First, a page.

He never asked me to be his girlfriend. There wasn’t a “will you go out with me” or anything like that. I asked him if he still had this Tinder activated. He said he deleted the app. He’d updated his photos before doing so, though.
So that was that? We were together? I was used to blunt declarations. I told him that assumptions are how girls end up in yearlong, neverending situationships. But over the last two years, I know that easy going mentality is just him.
We celebrate the anniversary of our first date. It’s about a month after we met in person and about a month and a week after we swiped right. That month in between was filled with work trips, family trips, a bachelor party, and prior obligations.
For someone who equates dating with searching for a job, that month was crucial. Men ghost. He, in all the thousands of miles between us, did not. I noted that. I appreciated that. A rarity of sincerity was something that made him stand out, among other features.
We went to this restaurant in Decatur on our first date. I arrived first, which is also rare. As someone who lives way OTP, I often try to overcompensate for that fact. People my age don’t own homes in the sticks. People my age also don’t drive to the sticks. So whenever I’m invited to anything inside the perimeter, I’m on time. I don’t need anyone speaking out the side of their neck about the distance. I’m well aware.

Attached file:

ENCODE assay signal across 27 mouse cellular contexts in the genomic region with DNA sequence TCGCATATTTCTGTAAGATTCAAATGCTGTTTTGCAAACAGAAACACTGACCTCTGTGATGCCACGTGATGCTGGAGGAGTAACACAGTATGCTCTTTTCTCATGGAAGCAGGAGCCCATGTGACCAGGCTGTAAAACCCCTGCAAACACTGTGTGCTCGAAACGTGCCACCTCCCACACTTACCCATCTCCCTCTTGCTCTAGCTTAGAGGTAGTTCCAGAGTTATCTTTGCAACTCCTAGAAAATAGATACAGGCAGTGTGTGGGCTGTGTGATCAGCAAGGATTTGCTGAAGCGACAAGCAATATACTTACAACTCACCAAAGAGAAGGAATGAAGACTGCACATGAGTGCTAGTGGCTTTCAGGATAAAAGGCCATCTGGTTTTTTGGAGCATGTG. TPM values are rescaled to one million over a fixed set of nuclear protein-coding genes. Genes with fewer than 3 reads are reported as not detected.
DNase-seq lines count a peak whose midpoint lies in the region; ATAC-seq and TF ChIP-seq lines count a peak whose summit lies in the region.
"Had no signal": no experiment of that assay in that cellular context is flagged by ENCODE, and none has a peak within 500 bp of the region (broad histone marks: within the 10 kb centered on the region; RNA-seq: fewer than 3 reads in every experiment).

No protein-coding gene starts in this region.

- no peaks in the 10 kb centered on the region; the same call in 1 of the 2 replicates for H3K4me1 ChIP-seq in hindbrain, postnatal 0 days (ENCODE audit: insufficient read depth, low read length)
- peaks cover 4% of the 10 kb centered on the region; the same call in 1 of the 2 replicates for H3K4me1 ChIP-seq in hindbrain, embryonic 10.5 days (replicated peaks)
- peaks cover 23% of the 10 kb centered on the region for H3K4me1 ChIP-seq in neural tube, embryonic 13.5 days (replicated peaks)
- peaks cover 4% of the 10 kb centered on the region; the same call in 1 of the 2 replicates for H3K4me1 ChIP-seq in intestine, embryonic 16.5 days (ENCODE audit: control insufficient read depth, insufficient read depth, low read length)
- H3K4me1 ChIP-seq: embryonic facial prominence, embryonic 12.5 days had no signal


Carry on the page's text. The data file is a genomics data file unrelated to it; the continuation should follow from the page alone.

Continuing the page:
I wore a blue dress. He wore a blue polo, jeans, and loafers. We sat at the last booth/table immediately to your left upon entering the restaurant. At the time, I was in my fifth month of being single. The guy before wasn’t emotionally ready to continue a relationship. The one before that was just a valuable lesson learned and a waste of time simultaneously. So I showed up to this restaurant hopeful, but not too eager. Dating sucks. Men suck. I didn’t want to think too far ahead so I just took the moment for what it was.
Dinner was great. He felt familiar, yet I enjoyed learning about him. He didn’t seem calculated. He wasn’t rude. He was different. We sat there for hours and hours just talking about any and everything. And then the waitstaff came over: it was time to go. As we looked around, the restaurant was completely empty, excluding the workers. We were so consumed in our own conversation that we missed the other patrons leaving. The waiter apologized for making us leave, but said that the restaurant at the other end of the shopping plaza was open and we could continue our date there. So we did.
That place was a neighborhood watering hole. Loud music from a cover band blared through the doors. We sat outside on the patio where other folks enjoyed their Friday night. The conversation commensed. Late summer weather in Georgia welcomes roaches. I multitasked engaging in whatever he was saying and keeping my eye on the flying vermin that surrounded us. I kept my cool; he complimented that.
Hours passed by and again, the restaurant cleared out. The patio was empty and it was just us and the roaches. We decided to call it a night as it was well after midnight. The ability to shut down two restaurants in one night was worth mentioning and an honor we still bare.